In the scientific community the Mozart Effect has been critically disputed resulting in multiple experiments attempting disprove the theory. Ultimately, many of the experiments had large gaps with results focusing on the Mozart Effect being preformed on adolescent or young adult students. However, evidence can be provided to support that with musical instruction (the learning of an instrument), children can improve their IQ and learning abilities. Ultimately, it can be seen through scientific literature that the Mozart Effect (the listening of Mozart music by infants) has little to no credibility or proof to support the claim of it in increasing the IQ of infants.
To many, this allegation seemed a bit far-fetched and soon other researchers began recreating the Rauscher, Shaw, and Ky experiment in hopes of discrediting their findings. The conclusions that resulted confirmed that the skeptics were right: the evidence was inconclusive and revealed that music did not make the listener “smarter”. These findings, however, did not stop weary parents from stocking up on Baby Mozart CD’s in hopes that their little one will one day grow up to be the next Einstein. The original experiment of Rauscher, Shaw, and Ky was published in the 1993 issue of Nature. Thirty-six college students were to listen to ten minutes of Mozart’s Sonata in D major for Two Pianos, K488.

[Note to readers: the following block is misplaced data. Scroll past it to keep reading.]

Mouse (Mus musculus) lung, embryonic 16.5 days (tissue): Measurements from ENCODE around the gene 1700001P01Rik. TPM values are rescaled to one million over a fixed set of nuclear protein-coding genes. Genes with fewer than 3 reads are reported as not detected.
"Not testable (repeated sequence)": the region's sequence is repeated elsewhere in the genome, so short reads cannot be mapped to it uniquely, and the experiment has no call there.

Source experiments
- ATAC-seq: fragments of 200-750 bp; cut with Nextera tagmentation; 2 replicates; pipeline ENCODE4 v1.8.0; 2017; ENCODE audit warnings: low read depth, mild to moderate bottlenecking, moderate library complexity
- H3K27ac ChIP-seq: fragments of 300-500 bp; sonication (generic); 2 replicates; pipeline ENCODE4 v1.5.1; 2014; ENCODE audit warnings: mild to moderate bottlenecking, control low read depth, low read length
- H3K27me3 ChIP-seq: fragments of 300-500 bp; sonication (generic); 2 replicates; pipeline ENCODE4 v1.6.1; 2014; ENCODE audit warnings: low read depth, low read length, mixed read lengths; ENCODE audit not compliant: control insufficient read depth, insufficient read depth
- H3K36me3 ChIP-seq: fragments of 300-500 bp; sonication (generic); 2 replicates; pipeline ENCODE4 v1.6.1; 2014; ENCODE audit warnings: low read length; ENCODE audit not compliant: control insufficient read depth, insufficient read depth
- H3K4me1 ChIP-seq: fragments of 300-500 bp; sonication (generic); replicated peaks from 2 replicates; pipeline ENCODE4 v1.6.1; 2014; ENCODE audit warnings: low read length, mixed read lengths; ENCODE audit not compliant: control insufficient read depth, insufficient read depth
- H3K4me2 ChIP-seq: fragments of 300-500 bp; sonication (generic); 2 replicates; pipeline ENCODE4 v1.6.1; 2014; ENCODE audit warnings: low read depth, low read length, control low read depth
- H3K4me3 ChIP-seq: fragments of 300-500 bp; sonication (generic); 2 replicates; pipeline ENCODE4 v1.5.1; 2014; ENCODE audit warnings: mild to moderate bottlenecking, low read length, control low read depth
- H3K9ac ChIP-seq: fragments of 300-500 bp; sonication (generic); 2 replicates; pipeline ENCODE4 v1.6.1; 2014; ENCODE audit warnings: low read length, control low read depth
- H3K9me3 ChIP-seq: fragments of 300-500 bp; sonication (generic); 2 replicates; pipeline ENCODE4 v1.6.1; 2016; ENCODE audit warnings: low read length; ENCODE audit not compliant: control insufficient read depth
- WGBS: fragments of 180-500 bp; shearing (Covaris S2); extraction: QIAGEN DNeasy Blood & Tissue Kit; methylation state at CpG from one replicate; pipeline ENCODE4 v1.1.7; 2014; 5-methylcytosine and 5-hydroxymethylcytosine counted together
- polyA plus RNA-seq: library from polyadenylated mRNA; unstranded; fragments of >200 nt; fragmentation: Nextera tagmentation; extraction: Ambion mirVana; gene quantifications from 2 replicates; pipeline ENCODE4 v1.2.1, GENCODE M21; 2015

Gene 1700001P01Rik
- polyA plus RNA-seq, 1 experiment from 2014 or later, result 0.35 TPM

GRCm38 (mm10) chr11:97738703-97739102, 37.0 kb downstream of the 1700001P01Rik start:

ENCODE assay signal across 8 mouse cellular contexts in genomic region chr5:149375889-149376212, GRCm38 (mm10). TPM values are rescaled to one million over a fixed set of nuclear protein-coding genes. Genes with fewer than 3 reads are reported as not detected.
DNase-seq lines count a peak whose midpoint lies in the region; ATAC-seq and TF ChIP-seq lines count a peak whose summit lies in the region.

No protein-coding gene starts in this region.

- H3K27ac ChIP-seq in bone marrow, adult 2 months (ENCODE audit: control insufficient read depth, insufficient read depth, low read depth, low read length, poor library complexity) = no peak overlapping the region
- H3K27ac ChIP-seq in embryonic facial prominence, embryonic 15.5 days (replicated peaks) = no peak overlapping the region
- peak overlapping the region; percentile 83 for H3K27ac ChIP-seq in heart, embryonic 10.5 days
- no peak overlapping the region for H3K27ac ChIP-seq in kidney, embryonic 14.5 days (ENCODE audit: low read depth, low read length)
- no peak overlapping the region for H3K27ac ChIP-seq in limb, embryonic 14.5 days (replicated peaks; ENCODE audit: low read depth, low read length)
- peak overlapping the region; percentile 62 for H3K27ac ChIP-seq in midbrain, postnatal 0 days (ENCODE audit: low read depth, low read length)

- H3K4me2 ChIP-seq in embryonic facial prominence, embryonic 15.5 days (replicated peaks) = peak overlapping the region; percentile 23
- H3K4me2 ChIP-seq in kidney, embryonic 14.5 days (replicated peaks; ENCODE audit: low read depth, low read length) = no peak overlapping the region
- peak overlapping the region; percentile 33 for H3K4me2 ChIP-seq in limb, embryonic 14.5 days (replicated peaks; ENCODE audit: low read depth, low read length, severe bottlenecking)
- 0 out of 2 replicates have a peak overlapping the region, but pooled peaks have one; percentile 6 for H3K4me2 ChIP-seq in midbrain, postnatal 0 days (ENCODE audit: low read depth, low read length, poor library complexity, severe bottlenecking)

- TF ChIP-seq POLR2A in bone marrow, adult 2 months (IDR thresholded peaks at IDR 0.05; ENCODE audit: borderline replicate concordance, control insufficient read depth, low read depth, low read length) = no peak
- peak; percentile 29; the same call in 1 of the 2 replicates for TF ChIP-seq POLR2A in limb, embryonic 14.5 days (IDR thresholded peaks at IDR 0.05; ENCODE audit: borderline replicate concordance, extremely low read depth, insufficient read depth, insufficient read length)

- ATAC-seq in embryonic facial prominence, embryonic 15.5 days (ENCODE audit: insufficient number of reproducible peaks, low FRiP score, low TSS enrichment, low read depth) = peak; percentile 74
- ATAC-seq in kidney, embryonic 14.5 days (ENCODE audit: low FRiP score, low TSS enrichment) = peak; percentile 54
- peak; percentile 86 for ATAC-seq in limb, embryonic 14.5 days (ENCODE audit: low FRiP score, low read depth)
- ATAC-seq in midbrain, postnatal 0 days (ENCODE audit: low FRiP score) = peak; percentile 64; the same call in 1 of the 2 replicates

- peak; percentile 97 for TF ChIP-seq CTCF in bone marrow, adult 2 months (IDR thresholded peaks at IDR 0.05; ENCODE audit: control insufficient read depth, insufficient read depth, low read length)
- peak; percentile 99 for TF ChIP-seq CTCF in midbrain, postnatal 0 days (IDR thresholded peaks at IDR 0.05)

The global market jumped on the new phenomenon and entrepreneurs, such as Don Campbell (1997), have produced products including CDs, videotapes and books aimed at families with infants and children. Lack of evidence and unsupported links between Mozart and improved intelligence poses the question; does listening to Mozart really make babies smarter? This critical literature review will comprehensively analyse the Mozart Effect and prove that the extreme lack of evidence and only momentary findings on the Mozart Effect makes it impractical to conclude that listening to Mozart has any ability to make babies smarter. The information examined will be current and relevant and sourced from scholarly or academic sources such as books, journal articles, reports and web resources. The short-term effects, insufficient methodologies and various other causes behind the Mozart Effect will be studied throughout the report to prove that listening to Mozart does not make babies smarter.